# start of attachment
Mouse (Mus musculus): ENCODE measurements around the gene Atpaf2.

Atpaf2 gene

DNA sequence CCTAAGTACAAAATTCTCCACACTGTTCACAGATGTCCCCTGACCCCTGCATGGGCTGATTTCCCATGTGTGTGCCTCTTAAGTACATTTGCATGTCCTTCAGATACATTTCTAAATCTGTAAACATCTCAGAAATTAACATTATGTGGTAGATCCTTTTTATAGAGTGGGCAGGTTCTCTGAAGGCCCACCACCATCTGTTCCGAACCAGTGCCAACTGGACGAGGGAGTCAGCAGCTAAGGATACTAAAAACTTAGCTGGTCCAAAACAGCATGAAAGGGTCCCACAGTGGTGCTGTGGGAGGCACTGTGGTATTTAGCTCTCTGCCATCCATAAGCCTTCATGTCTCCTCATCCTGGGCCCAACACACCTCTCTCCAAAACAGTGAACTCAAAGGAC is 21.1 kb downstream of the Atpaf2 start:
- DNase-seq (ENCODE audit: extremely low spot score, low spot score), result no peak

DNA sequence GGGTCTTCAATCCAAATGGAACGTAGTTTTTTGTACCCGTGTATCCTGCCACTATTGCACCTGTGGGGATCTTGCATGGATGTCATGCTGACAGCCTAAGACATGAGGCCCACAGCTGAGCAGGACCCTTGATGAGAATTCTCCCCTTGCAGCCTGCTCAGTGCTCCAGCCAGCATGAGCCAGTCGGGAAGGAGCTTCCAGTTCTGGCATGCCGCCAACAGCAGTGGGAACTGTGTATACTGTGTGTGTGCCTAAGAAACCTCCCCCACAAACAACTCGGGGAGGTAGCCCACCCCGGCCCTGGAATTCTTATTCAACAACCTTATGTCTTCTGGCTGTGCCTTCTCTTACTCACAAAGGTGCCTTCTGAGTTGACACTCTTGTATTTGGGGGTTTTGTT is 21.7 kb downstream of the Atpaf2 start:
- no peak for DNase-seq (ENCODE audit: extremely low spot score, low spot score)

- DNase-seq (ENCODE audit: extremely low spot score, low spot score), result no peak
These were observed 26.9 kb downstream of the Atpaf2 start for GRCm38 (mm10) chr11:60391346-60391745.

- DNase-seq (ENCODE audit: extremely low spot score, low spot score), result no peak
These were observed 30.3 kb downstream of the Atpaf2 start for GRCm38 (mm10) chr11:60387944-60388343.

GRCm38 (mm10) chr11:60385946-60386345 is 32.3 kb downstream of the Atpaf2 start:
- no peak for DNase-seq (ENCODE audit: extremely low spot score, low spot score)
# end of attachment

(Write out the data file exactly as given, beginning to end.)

Mouse (Mus musculus): ENCODE measurements around the gene Atpaf2.

Atpaf2 gene

DNA sequence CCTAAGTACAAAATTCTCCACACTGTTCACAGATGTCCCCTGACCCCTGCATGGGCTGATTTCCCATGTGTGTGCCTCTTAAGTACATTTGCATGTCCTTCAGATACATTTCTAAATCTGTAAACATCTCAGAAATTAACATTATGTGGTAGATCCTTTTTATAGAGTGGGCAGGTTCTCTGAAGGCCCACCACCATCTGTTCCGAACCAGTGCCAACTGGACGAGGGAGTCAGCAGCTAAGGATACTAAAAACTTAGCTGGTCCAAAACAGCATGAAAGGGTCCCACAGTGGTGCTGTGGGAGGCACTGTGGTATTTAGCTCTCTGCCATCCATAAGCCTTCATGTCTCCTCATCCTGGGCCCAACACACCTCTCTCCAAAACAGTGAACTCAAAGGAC is 21.1 kb downstream of the Atpaf2 start:
- DNase-seq (ENCODE audit: extremely low spot score, low spot score), result no peak

DNA sequence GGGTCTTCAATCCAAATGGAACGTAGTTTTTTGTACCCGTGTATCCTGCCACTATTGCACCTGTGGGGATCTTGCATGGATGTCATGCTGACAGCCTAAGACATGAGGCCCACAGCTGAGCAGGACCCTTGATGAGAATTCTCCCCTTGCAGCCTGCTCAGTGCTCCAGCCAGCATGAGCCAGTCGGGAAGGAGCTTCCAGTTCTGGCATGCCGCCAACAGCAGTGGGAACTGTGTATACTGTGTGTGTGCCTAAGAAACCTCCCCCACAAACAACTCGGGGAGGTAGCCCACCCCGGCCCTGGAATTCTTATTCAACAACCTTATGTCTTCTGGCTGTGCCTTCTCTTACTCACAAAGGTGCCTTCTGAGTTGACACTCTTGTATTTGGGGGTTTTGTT is 21.7 kb downstream of the Atpaf2 start:
- no peak for DNase-seq (ENCODE audit: extremely low spot score, low spot score)

- DNase-seq (ENCODE audit: extremely low spot score, low spot score), result no peak
These were observed 26.9 kb downstream of the Atpaf2 start for GRCm38 (mm10) chr11:60391346-60391745.

- DNase-seq (ENCODE audit: extremely low spot score, low spot score), result no peak
These were observed 30.3 kb downstream of the Atpaf2 start for GRCm38 (mm10) chr11:60387944-60388343.

GRCm38 (mm10) chr11:60385946-60386345 is 32.3 kb downstream of the Atpaf2 start:
- no peak for DNase-seq (ENCODE audit: extremely low spot score, low spot score)